One of my favourite games of the PS3 era and originally developed for the Nintendo DS in Japan, Ni No Kuni: Wrath of the White Witch is no stranger to the upgrade treatment. Ni No Kuni follows the story of Oliver and his adventure to save his mother while restoring broken hearts in two parallel worlds with the help of his newly animated doll Drippy whose Welsh accent never ceases to be amusing and affable. In fact, he steals the show in terms of voice acting whereby the other characters feel like a wooden portrayal of English and American stereotypes even when presented with the lovable anthropomorphic characters you find along the way. In a true Studio Ghibli fashion, Ni No Kuni while aimed at a younger audience does a fantastic job of keeping things light and magical, the game truly shines when analysed by adults who can appreciate the darker undertones of loss and the power of a mother’s influence.
Inspired and jointly produced by the animated movie superpower that is Studio Ghibli, Ni No Kuni is an artistic delight to behold and takes inspiration from 1950’s steam works and industry while still finding a way to seamlessly blend in magic and mythical environments with kingdoms, enchanted forests and haunted mountains. Each one bringing its own whimsical soundtrack that paints a mental image of the overall theme and predisposition of its denizens.
As you progress through the game Oliver will learn spells by collecting pages of the wizard’s companion that either help in battle, provide utility for exploration or open up new quest dialogue as you “Mend” people’s broken hearts… essentially taking emotions from willing participants who have an abundance of joy, energy, confidence etc. and giving to others who need it. It’s an interesting analogy for mental health. Everyone needs help sometimes and we should be just as willing to lend a hand as much as we are to receive regardless of whether we can see the impact of our altruism.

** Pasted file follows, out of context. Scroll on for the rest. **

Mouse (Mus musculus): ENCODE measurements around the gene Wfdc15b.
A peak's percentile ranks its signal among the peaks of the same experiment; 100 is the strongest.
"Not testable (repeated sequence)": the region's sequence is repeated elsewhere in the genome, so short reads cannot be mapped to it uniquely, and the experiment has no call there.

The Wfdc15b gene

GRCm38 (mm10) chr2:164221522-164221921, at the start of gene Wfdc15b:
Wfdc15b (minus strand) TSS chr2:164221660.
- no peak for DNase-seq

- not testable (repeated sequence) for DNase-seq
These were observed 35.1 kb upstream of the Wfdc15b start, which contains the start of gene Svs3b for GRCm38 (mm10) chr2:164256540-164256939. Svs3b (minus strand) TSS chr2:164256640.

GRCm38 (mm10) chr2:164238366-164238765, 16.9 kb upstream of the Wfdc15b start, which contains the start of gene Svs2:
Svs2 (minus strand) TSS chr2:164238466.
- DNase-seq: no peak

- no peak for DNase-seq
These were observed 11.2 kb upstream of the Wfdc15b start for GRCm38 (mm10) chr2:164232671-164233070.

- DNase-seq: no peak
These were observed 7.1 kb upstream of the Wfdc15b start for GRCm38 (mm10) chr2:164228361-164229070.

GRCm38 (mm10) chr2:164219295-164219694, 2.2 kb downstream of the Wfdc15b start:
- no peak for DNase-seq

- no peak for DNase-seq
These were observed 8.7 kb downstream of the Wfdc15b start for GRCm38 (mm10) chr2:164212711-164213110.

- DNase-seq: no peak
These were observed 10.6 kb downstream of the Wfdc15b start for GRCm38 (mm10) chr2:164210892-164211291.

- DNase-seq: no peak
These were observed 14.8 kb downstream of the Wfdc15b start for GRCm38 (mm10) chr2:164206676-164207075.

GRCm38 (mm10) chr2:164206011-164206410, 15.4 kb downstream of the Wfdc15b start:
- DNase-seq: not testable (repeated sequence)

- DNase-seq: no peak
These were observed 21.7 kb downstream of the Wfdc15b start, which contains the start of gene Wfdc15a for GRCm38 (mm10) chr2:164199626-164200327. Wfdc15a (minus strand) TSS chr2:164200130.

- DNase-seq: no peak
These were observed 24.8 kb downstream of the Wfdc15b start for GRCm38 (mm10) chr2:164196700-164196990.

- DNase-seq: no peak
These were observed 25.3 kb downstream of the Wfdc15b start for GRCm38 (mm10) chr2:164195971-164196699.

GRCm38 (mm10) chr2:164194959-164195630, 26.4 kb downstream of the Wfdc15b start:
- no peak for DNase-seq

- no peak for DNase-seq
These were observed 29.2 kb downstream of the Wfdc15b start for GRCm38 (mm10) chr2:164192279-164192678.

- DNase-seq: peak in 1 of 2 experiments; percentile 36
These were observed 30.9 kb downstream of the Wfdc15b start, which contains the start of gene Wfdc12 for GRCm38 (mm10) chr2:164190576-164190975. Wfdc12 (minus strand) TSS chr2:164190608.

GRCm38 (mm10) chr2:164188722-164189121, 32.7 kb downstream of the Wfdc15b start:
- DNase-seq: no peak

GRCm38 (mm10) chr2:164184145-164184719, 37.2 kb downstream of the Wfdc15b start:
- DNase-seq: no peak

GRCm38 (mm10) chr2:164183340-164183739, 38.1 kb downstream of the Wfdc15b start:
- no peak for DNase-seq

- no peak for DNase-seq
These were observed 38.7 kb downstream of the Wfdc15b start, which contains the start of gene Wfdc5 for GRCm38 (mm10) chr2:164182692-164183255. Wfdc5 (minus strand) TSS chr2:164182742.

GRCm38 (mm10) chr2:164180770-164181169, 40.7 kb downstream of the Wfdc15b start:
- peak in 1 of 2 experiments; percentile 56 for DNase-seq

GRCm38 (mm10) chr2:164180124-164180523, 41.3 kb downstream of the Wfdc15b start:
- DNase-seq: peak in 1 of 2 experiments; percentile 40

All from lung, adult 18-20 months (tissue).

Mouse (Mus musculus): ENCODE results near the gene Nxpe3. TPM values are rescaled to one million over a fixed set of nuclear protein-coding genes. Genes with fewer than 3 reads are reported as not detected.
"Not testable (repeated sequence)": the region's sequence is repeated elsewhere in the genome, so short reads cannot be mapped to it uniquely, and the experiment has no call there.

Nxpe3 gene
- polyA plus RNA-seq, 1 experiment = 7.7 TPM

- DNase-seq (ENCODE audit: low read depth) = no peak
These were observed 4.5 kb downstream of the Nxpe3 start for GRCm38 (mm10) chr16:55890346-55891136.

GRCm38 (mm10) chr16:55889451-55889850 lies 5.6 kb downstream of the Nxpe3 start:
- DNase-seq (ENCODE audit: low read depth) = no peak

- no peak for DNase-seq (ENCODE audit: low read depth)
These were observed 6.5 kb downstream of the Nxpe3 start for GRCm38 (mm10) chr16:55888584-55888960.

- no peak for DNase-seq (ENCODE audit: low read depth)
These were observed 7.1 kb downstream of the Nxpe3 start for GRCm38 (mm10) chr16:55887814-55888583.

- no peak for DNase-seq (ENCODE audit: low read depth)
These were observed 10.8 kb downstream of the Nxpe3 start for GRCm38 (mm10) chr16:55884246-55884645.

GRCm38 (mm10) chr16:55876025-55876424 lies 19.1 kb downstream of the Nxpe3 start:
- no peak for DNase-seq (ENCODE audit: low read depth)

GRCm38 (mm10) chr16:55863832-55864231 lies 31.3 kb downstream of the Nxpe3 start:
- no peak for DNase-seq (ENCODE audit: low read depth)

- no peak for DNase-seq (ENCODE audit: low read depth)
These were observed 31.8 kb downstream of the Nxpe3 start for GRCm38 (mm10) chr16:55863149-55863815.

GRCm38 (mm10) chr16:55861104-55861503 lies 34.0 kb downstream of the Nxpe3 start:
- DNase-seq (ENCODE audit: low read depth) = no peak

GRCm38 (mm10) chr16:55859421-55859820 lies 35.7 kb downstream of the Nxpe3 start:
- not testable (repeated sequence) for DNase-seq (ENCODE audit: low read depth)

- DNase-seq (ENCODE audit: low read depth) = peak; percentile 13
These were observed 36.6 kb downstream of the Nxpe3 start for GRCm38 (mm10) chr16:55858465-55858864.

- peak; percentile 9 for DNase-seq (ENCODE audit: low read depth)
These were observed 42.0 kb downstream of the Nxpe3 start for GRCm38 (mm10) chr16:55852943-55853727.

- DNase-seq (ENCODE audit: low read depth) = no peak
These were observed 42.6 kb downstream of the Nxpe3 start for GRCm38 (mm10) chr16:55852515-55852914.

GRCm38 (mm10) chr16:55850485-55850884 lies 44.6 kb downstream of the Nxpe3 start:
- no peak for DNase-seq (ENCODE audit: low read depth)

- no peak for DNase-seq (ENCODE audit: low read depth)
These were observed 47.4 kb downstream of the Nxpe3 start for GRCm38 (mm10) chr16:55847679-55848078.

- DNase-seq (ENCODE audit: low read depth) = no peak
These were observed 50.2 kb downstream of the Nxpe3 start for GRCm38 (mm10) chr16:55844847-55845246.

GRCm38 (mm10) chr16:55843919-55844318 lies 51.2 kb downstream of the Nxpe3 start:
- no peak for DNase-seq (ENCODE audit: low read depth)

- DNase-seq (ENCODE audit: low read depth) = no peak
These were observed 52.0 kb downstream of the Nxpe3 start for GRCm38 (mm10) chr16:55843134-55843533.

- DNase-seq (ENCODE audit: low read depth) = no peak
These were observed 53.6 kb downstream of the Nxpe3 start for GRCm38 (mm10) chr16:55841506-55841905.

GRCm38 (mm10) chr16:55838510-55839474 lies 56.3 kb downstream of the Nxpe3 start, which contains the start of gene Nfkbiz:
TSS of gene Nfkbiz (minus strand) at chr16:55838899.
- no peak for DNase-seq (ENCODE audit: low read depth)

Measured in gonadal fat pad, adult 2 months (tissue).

While many of the spells are mostly situational it’s never too hard to figure out what is being asked of you when the dungeons throw a puzzle or obstacle your way. Younger players will also have Drippy to hold their hand through the majority of the puzzles and battle related set pieces. This in turn leads to dungeons and exploration being mostly linear with divergent paths towards new weapons and armour. It’s not a good or bad thing, just more of an average expectation of the RPG genre however I wished and willed for Oliver to run a little faster so backtracking could be more of an easy-going affair.
Encountering enemies either in dungeons or the overworld will initiate a battleground in a typical RPG fashion where you and your A.I. controlled allies will use “Familiars” to fight in real time and potentially recruit them upon defeat – extending your elemental range against your enemies. The unique factor in this pokemon-esque monster collection battle system is that your familiars are subject to a cooldown whereby they have to be swapped out periodically to recharge before they can fight again. Levelling up these familiars will introduce you to their evolved forms with broader skill sets and boosted stats. You can also boost their individual stats further by feeding them with a plethora of treats.
The problem with this system is that the stat boosts are redundant in comparison to a small amount of level grinding or equipment upgrade and it’s not always the case that the desired stat boosting item correlates to the familiars favoured snack, therefore requiring them to be fed an obnoxious number of treats before reaching even a single stat boost. This is without mentioning the fullness meter, expenditure, item gathering and crafting involved when using higher quality snacks – It’s a complimentary boost if you have the items rather than something to be investing mass amounts of time and effort into.
The luck involved in recruiting these familiars can be as forgiving as it is relentlessly brutal. With recruitment rates being as low as 4% I found myself on many occasions spending hours fighting familiars I absolutely had to have on the grounds of it being far too adorable for its own good. To compliment this already time intensive endeavour is a divergent evolution path for each species of familiar in their final forms – so you need to tame and nurture 2 of each familiar if like me you NEED to 100% your games.
From a completionists perspective this game is unfortunately filled with more sighs than enjoyment. In a typical RPG fashion expect a multitude of obsolete collectables, stagnant side quests, an extensive list of alchemy recipes and low item drop rate materials that will take up days of your life. Ni No Kuni suffers from what I can only assume is a concerted effort to differentiate itself from standardised RPG elements and overcompensates with layers upon layers of gameplay mechanics and sub-systems in its attempt to be unique. That being said it is certainly a memorable experience thanks to the art style, music and overall narrative that brings to light an endearing tale of a young boy wanting nothing more than to bring hope not only to his own life but to others around him.